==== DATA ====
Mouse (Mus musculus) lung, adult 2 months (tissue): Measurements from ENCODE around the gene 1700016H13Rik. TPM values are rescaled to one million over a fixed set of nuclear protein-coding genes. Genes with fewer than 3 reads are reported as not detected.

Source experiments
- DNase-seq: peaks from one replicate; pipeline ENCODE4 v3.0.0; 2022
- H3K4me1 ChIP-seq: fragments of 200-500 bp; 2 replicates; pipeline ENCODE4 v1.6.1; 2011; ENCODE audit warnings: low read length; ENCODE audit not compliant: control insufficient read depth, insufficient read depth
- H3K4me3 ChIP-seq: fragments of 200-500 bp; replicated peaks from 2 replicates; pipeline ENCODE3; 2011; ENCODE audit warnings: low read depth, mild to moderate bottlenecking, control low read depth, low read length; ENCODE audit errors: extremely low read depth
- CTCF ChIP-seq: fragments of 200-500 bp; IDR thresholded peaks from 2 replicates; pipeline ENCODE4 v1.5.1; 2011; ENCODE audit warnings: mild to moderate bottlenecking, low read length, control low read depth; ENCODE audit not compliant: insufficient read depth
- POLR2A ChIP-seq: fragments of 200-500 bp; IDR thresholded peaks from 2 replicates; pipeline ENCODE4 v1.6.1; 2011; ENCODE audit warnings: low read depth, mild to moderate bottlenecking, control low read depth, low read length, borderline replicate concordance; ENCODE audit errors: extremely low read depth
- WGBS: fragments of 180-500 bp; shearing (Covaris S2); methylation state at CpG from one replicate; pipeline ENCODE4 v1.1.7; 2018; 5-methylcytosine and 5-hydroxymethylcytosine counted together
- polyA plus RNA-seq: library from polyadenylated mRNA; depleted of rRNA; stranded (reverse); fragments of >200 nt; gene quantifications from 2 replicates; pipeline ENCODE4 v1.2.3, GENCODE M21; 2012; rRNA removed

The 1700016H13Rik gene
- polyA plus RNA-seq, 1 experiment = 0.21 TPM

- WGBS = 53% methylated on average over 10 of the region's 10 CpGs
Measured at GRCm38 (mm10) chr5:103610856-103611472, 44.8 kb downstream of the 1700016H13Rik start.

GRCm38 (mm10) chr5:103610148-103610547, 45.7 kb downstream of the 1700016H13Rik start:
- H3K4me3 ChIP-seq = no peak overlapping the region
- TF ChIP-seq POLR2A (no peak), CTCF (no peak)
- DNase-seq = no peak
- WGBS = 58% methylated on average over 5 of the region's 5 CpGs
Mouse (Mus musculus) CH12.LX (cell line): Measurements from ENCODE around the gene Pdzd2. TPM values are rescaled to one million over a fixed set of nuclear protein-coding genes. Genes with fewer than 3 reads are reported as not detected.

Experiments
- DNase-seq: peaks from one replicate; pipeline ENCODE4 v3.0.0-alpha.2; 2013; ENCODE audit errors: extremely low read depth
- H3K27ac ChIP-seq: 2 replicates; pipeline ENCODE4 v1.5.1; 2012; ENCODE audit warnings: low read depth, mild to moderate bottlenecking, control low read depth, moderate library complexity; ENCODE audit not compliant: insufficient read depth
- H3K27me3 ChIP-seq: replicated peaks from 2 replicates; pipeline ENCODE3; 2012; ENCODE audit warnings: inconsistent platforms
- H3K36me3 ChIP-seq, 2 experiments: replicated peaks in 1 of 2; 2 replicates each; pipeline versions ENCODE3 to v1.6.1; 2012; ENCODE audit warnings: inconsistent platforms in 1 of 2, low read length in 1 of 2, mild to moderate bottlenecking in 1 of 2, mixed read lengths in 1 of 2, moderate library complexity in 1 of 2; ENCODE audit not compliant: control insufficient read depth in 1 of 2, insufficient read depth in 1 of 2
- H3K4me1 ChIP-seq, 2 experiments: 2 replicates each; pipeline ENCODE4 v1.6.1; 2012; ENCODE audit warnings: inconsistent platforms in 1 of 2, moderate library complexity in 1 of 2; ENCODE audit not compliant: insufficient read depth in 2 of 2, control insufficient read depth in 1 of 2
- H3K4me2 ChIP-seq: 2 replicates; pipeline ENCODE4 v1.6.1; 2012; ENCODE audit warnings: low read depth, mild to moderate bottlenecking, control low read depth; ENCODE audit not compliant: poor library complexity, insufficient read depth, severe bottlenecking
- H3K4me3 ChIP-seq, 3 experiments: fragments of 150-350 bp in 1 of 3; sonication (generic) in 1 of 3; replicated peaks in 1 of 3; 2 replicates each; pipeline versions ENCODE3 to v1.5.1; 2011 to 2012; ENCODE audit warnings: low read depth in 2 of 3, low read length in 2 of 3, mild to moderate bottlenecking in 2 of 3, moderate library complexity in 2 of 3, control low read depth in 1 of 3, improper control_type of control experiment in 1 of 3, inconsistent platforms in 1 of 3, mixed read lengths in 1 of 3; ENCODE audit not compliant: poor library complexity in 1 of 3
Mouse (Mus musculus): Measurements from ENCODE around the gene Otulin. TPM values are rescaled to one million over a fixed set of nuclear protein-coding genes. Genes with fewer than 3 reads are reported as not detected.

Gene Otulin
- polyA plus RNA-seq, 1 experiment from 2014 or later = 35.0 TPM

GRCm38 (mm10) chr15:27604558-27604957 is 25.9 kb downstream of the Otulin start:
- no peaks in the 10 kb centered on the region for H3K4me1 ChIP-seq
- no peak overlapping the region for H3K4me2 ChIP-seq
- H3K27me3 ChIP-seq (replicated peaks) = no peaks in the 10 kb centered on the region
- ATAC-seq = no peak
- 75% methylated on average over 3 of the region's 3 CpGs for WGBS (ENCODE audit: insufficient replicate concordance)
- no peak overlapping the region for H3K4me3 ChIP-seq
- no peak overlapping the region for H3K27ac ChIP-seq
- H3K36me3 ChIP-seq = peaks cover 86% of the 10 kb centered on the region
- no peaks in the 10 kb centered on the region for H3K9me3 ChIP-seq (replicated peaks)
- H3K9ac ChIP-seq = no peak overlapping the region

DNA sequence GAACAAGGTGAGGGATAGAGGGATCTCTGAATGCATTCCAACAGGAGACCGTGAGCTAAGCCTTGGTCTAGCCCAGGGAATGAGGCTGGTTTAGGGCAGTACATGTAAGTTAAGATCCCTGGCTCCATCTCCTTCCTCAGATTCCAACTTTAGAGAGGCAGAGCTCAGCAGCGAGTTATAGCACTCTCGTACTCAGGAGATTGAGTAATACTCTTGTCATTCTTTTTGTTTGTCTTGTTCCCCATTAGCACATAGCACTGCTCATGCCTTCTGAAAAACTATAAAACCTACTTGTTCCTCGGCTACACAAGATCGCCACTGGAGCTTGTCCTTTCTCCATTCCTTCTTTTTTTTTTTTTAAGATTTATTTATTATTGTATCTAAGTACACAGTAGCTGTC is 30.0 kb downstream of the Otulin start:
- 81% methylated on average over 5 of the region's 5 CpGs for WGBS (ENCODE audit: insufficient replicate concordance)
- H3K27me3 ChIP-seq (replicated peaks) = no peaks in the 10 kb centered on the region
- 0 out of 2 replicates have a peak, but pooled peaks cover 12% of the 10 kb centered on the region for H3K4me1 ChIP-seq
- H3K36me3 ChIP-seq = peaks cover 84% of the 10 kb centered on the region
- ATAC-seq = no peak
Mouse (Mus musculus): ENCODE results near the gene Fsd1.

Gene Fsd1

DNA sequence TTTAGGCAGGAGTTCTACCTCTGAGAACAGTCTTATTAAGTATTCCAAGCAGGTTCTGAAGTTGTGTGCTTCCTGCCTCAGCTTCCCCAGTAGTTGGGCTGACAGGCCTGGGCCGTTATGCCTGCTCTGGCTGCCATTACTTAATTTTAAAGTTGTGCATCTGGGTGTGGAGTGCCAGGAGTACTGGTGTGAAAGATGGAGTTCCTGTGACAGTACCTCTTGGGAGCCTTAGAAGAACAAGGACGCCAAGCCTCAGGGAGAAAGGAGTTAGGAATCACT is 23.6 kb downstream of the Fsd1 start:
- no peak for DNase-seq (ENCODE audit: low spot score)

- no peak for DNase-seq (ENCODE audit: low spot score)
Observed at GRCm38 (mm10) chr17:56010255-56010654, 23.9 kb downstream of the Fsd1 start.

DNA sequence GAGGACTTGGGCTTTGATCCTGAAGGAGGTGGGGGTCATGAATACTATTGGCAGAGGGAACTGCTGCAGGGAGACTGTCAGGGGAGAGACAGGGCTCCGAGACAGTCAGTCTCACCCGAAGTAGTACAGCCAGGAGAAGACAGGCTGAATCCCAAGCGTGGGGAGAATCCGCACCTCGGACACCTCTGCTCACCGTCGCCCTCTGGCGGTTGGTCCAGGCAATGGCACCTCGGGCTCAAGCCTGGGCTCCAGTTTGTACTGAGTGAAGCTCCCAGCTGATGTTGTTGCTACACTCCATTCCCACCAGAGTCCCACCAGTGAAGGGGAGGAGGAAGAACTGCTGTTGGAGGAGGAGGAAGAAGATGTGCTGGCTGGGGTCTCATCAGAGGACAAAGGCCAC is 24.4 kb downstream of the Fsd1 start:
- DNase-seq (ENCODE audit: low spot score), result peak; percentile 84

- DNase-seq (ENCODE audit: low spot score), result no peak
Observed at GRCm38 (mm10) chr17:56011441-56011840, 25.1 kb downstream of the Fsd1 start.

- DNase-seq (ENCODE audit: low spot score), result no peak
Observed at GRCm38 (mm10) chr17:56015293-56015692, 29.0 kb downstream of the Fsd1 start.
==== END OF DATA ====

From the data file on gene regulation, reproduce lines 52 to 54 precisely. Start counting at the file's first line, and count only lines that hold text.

- no peak for DNase-seq (ENCODE audit: low spot score)
Observed at GRCm38 (mm10) chr17:56010255-56010654, 23.9 kb downstream of the Fsd1 start.

DNA sequence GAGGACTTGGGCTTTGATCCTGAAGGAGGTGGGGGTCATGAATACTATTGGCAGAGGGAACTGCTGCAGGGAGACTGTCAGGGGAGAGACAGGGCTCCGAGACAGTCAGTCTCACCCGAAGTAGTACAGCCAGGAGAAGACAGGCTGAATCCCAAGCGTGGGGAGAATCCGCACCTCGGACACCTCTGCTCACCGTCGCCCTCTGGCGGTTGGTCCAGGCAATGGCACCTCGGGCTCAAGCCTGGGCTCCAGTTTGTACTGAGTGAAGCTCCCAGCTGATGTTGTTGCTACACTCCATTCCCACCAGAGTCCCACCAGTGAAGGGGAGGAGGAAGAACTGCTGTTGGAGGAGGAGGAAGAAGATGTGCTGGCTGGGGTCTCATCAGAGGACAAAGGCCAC is 24.4 kb downstream of the Fsd1 start: